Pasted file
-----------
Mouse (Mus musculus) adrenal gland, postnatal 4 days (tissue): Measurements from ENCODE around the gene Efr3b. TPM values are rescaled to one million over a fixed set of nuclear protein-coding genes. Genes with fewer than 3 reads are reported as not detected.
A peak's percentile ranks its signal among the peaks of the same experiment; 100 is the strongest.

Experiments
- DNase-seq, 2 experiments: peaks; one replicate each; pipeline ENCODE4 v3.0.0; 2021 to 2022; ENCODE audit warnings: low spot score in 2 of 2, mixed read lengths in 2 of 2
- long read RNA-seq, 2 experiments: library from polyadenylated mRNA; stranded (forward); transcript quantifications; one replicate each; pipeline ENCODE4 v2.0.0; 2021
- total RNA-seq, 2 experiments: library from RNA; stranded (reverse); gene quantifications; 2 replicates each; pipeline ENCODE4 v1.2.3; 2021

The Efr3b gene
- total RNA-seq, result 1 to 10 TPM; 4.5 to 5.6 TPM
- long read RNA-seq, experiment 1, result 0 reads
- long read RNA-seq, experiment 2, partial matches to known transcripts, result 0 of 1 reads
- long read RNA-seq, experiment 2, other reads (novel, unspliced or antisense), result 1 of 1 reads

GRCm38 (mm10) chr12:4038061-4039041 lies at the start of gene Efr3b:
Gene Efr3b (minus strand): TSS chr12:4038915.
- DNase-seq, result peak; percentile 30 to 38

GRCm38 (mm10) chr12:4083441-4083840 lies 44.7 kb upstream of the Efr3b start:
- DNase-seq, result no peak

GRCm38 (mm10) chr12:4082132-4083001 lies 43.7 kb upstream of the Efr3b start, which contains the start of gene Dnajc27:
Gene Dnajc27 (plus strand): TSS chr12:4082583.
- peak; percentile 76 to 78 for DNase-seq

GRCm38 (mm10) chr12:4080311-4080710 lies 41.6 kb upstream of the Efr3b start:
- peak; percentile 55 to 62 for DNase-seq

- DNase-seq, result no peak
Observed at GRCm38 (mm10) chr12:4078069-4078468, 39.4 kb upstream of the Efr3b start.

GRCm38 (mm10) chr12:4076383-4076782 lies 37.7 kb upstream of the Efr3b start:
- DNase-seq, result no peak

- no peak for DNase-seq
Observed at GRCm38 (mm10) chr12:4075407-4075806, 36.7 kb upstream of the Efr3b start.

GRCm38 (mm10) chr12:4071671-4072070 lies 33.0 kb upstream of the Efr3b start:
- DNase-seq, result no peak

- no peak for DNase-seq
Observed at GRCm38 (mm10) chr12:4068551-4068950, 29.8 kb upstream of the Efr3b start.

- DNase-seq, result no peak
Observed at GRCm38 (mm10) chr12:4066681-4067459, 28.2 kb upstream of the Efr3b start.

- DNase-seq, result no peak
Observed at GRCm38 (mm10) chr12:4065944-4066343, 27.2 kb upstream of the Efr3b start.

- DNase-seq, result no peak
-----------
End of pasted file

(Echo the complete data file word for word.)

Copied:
Mouse (Mus musculus) adrenal gland, postnatal 4 days (tissue): Measurements from ENCODE around the gene Efr3b. TPM values are rescaled to one million over a fixed set of nuclear protein-coding genes. Genes with fewer than 3 reads are reported as not detected.
A peak's percentile ranks its signal among the peaks of the same experiment; 100 is the strongest.

Experiments
- DNase-seq, 2 experiments: peaks; one replicate each; pipeline ENCODE4 v3.0.0; 2021 to 2022; ENCODE audit warnings: low spot score in 2 of 2, mixed read lengths in 2 of 2
- long read RNA-seq, 2 experiments: library from polyadenylated mRNA; stranded (forward); transcript quantifications; one replicate each; pipeline ENCODE4 v2.0.0; 2021
- total RNA-seq, 2 experiments: library from RNA; stranded (reverse); gene quantifications; 2 replicates each; pipeline ENCODE4 v1.2.3; 2021

The Efr3b gene
- total RNA-seq, result 1 to 10 TPM; 4.5 to 5.6 TPM
- long read RNA-seq, experiment 1, result 0 reads
- long read RNA-seq, experiment 2, partial matches to known transcripts, result 0 of 1 reads
- long read RNA-seq, experiment 2, other reads (novel, unspliced or antisense), result 1 of 1 reads

GRCm38 (mm10) chr12:4038061-4039041 lies at the start of gene Efr3b:
Gene Efr3b (minus strand): TSS chr12:4038915.
- DNase-seq, result peak; percentile 30 to 38

GRCm38 (mm10) chr12:4083441-4083840 lies 44.7 kb upstream of the Efr3b start:
- DNase-seq, result no peak

GRCm38 (mm10) chr12:4082132-4083001 lies 43.7 kb upstream of the Efr3b start, which contains the start of gene Dnajc27:
Gene Dnajc27 (plus strand): TSS chr12:4082583.
- peak; percentile 76 to 78 for DNase-seq

GRCm38 (mm10) chr12:4080311-4080710 lies 41.6 kb upstream of the Efr3b start:
- peak; percentile 55 to 62 for DNase-seq

- DNase-seq, result no peak
Observed at GRCm38 (mm10) chr12:4078069-4078468, 39.4 kb upstream of the Efr3b start.

GRCm38 (mm10) chr12:4076383-4076782 lies 37.7 kb upstream of the Efr3b start:
- DNase-seq, result no peak

- no peak for DNase-seq
Observed at GRCm38 (mm10) chr12:4075407-4075806, 36.7 kb upstream of the Efr3b start.

GRCm38 (mm10) chr12:4071671-4072070 lies 33.0 kb upstream of the Efr3b start:
- DNase-seq, result no peak

- no peak for DNase-seq
Observed at GRCm38 (mm10) chr12:4068551-4068950, 29.8 kb upstream of the Efr3b start.

- DNase-seq, result no peak
Observed at GRCm38 (mm10) chr12:4066681-4067459, 28.2 kb upstream of the Efr3b start.

- DNase-seq, result no peak
Observed at GRCm38 (mm10) chr12:4065944-4066343, 27.2 kb upstream of the Efr3b start.

- DNase-seq, result no peak